Spring is definitely coming, and I cannot wait until it is in full force. The pollen makes me sneeze, but I was quite happy to see the trees in bloom.
This hike in particular made me feel a little homesick for Pennsylvania. There were certain view points of the canyon that looked exactly like the view point areas of the Pennsylvania Grand Canyon, located near our previous home.
We started out with coats, because it was only in the 40s, but quickly warmed up and we put the coats in the backpack. I am looking forward to ditching the outer layer completely, and not lugging the extra weight!
I enjoyed this trail, but I was quite tired by the end. We tend to keep picking hikes where the ending is hard because of a steep ascend back up the mountain!
With the addition of this hike, we have hiked approximately 22.5 miles so far this year!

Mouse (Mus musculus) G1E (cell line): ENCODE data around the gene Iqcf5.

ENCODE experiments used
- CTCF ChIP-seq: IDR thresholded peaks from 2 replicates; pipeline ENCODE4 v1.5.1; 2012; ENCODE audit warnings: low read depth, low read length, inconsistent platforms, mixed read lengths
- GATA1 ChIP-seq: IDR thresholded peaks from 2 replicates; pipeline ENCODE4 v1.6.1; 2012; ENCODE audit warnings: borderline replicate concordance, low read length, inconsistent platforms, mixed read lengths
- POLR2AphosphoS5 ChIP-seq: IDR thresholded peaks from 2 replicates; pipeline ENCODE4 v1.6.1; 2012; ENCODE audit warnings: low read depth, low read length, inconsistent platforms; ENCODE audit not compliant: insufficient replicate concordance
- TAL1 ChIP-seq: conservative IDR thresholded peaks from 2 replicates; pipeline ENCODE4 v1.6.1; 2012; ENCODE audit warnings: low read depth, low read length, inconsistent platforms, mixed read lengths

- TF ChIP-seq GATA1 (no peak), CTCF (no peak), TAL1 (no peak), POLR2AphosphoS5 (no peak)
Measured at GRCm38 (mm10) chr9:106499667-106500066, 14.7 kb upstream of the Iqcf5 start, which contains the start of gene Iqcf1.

We have hiked our longest hike to date, 5.75 miles. This was purely by accident, thanks to some poorly marked trails.
Here was our original plan: Start out at Shackleford Ridge Park, in Signal Mountain, and catch a trail that would take us to Mushroom Rock. From the rock, we would take the Cumberland Trail down to the Suck Creek suspension bridge. Once at the bridge, we would turn around and come back the way we came. This was supposed to be maybe a four mile hike at most.
We should have known that we would get lost, because there are few maps with the trail from Shackleford Ridge to Mushroom Rock. We could not use our Google Maps GPS to make sure we were staying on the correct trail. Once at Mushroom Rock, it is labeled more clearly.
I tried to read up as much as I could on the trail, and took a screen shot of the one map I did find, which in the end got us more lost than anything, I think. The issue is that there are multiple trails and unmarked paths that cross. Which one to take? We did not know.